The Gift of Clean Water – Shega’s Story

Many families in rural Dangla face uncertainty and difficult challenges, but through simple improvements such as building dry, higher quality homes and providing clean water, Project Ethiopia helps lesson this burden for hundreds of villagers every year.

Meet Shega. Shega was born in the community of East Zelessa in the Dangla countryside. After completing the highest level – 6th grade – at the community primary school, Shega’s parents sent her to live with her elder sister in Wollega (located in southwest Ethiopia) to continue her education. With the small salary she earned working in a hotel, Shega’s sister could support both of them. Soon after she arrived, however, her sister became ill. For the next several months, Shega delayed her education and focused on caring for her sister.

Eventually, Shega’s sister could no longer support her financially. Their parents’ economic situation back in East Zelessa was worsening so her sister advised Shega that the best option was to get married and stay in Wollega. Following her sister’s advice, Shega married a local man. After five years, Shega gave birth to her first daughter, Mirtnesh, followed two years later by another daughter, Tigist.

Soon after the birth of Tigist, Shega brought her daughters back to East Zelessa to visit her parents. On this visit she learned her father had lost his sight. Seeing her parents in such a vulnerable situation, she and her husband made the difficult decision to divorce so she could move back to live with and care for her parents.

Her parents’ home was too small for Shega and her girls so together they built a small grass roof house for the family on their land. Life was very difficult and Shega’s daily labor work only generated a very small amount to support everyone, including her parents. In addition, the main responsibility for cooking and cleaning for her parents fell to Shega.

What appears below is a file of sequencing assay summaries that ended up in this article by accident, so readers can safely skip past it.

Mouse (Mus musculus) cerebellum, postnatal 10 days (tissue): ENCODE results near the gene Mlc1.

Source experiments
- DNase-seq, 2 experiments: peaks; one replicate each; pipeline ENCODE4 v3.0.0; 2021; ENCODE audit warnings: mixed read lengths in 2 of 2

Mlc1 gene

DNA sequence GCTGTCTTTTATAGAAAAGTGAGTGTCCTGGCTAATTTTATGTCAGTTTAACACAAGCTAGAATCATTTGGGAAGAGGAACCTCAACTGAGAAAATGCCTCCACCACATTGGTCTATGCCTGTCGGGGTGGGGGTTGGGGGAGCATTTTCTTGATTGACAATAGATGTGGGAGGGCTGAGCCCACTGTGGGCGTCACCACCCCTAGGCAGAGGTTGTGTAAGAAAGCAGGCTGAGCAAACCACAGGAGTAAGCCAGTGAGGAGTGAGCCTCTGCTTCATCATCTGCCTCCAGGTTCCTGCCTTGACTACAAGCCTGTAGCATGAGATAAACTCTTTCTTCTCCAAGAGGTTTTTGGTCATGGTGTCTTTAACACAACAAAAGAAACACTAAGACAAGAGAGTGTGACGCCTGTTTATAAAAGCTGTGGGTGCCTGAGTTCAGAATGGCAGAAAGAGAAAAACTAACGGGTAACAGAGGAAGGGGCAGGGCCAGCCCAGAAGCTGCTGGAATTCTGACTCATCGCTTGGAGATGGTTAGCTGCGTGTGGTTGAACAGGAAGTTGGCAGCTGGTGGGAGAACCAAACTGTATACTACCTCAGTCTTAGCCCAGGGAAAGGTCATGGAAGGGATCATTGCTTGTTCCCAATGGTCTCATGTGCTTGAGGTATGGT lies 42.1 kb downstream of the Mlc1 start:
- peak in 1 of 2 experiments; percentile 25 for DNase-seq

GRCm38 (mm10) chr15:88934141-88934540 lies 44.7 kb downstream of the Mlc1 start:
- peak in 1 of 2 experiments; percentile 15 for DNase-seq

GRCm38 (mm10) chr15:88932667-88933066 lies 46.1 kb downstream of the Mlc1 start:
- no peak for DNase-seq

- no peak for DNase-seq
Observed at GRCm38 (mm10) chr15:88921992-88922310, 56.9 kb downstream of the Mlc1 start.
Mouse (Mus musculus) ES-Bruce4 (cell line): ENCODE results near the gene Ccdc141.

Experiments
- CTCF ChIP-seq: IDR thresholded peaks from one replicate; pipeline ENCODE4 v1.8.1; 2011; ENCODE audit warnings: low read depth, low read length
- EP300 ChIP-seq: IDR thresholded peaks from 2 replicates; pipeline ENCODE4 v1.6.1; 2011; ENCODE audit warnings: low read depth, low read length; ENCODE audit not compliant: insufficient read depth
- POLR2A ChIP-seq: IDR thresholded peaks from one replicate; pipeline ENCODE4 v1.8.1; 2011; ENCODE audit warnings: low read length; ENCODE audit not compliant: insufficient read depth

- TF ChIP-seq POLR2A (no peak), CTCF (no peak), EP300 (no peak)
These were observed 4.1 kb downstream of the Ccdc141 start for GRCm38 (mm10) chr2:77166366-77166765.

In 2018, Shega learned that she and her children would receive a new, iron-roofed house to be built on her parents’ land with the support of Project Ethiopia. Knowing that Shega and her family were one of the neediest households in the community, other villagers in the area stepped forward to provide wood and volunteered their time to help with the construction. The owner of a larger, higher quality home, Shega now has collateral that can be used for securing a small loan in the future. The future was beginning to look much brighter.

This past June, Shega and her children learned that their village would soon have a wonderful addition to their community – a clean water well at the local school, East Zelessa Primary. In July, Project Ethiopia completed installation of a hand pump well that now provides clean water to the school community and more than 50 families that live nearby.

Having access to clean water for the first time in the village has had one of the most significant improvements in the family’s health and provided them with a daily source of clean, potable water. Prior to installation of the new well, Shega had to collect water from a stream approximately 600 meters from her home, but the water is shared by both people and animals. The family and especially the children frequently suffered from water borne illnesses such as Giardiasis (Gardia) and Amoebiasis (Amoebic dysentery). In a year, the family averaged 6 – 7 trips to the clinic to receive treatment.

Now Shega or her daughters carry empty water jugs 1 kilometer to the school three times a week and fill them with fresh, clean water. There is plenty of water now for the family to meet their needs for drinking water, as well as for cooking and cleaning. While it’s only been three months since the new well has been available, Shega and her daughters have not experienced any waterborne illnesses since using this reliable, clean water source.

What’s next for Shega? With a new home and easy access to a reliable, clean source of water, Shega is hopeful about her future and ready to start her own poultry business. Her community not only stepped forward to support Shega when her new home was built, but they will be lending her 2,000 birr ($45 USD) with no interest to purchase nine hens and one rooster. In the future when Project Ethiopia expands the micro loan program to her community, Shega will also have access to a larger, low-interest loan to continue her journey and support her family.

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